As more Americans enter college than ever before, their pathways through the broadly differentiated higher education system are changing. Movement in, out, and among institutions now characterizes students' attendance patterns - half of all undergraduates who begin at a four-year institution go on to attend at least one other college, and over one-third take some time off from college after their initial enrollment. This study investigated whether there is social-class variation in these patterns, with advantaged and disadvantaged students responding to new postsecondary choices by engaging in different pathways. National longitudinal data from postsecondary transcripts were used to follow students across schools and to examine the importance of family background and high school preparation in predicting forms of college attendance. The results demonstrate that students from lower socioeconomic backgrounds are more likely than are economically advantaged students (net of prior academic preparation) to follow pathways that are characterized by interrupted movement. Such pathways appear to be less effective routes to the timely completion of degrees. Thus, differences in how students attend college represent an additional layer of stratification in higher education. (DIPF/Orig.).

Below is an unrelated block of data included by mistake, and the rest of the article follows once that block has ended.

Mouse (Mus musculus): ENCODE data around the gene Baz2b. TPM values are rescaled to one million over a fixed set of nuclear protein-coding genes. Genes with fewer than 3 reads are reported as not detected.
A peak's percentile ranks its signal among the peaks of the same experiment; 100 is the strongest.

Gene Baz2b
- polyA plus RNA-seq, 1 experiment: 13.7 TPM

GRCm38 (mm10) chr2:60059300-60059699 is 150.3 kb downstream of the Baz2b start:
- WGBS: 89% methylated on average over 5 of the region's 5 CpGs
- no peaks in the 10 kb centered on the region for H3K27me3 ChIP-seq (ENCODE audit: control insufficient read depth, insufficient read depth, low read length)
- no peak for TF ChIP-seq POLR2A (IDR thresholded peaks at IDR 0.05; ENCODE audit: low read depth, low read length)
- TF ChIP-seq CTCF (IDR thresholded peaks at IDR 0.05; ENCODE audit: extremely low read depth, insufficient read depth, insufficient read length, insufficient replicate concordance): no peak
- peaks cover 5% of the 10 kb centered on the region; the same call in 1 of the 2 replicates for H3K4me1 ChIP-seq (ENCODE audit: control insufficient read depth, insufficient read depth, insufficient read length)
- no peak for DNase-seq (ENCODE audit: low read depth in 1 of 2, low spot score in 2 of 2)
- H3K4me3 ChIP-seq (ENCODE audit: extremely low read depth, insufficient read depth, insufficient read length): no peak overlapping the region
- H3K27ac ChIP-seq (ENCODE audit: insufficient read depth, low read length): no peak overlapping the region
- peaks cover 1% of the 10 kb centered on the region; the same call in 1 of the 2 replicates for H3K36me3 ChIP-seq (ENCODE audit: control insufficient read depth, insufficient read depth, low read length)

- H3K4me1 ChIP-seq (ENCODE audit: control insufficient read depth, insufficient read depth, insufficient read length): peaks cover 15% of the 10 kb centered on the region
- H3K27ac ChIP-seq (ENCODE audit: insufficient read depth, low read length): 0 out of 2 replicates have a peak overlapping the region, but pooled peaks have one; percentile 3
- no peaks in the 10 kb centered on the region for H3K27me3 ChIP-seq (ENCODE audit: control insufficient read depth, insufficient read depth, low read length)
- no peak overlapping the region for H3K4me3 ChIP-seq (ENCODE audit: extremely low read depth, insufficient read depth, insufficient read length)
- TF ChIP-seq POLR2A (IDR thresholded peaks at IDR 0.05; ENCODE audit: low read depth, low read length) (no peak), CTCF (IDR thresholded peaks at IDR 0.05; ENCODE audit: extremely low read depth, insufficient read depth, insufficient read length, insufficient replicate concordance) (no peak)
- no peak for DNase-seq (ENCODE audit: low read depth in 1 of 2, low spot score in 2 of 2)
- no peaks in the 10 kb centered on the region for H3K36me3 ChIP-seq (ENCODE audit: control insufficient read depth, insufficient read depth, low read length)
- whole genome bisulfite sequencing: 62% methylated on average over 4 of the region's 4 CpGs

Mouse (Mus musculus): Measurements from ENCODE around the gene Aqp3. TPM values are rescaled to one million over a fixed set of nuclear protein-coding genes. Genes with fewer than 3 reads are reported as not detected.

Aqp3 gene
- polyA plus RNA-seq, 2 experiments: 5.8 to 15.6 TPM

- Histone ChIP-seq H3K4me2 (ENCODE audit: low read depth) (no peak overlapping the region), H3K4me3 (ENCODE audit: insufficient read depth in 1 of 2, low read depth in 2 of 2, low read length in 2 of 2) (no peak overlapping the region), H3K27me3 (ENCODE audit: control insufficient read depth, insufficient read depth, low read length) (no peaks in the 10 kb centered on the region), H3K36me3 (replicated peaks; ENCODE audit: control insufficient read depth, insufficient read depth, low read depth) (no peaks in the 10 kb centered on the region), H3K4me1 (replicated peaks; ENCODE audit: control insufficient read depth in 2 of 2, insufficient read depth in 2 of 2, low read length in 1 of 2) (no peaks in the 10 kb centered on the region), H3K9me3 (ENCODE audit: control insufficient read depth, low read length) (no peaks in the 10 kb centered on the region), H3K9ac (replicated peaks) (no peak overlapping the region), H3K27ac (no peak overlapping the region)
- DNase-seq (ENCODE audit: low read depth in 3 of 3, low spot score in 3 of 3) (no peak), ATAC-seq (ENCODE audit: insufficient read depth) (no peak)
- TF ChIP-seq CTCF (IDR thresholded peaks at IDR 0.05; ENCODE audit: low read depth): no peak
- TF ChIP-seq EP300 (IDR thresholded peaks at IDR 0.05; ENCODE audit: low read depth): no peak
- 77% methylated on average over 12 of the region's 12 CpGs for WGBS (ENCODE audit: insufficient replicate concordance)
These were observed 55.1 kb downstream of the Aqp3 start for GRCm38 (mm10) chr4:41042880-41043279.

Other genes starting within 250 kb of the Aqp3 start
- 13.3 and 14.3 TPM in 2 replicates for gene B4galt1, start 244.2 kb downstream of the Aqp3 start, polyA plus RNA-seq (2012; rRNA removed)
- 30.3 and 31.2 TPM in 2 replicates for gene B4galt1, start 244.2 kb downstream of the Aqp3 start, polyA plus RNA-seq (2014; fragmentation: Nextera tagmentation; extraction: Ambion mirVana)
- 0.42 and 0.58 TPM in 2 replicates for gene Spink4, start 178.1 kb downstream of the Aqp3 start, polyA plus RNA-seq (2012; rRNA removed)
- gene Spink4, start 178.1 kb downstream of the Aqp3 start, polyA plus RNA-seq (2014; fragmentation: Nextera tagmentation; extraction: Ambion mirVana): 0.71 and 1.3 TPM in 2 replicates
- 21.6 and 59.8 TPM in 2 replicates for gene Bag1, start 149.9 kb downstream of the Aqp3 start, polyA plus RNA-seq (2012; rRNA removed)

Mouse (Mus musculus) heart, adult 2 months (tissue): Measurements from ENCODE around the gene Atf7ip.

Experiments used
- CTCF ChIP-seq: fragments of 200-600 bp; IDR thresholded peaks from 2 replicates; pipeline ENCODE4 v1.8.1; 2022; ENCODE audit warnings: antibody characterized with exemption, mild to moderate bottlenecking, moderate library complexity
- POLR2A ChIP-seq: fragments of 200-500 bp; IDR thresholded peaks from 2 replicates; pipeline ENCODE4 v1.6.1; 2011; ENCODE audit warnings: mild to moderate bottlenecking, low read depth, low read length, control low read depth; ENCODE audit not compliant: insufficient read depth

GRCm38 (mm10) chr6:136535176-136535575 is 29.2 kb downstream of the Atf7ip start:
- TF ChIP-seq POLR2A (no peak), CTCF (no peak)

Obesity is a health condition, but its consequences extend far beyond the realm of health. To illuminate an important route by which the experience of obesity can filter into the status attainment process, this study drew on nationally representative data from the National Longitudinal Study of Adolescent Health to test a social psychological model of the gendered link between obesity and education. Obese girls were less likely to enter college after high school than were their nonobese peers, especially when they attended schools in which obesity was relatively uncommon. Additional analyses revealed that increasing rates of internalizing symptoms, self-medication, and academic disengagement explained about one-third of the obese girls' lower odds of college enrollment. Obese boys, on the other hand, did not differ from their peers - no matter what their school context - in college enrollment. (DIPF/Orig.).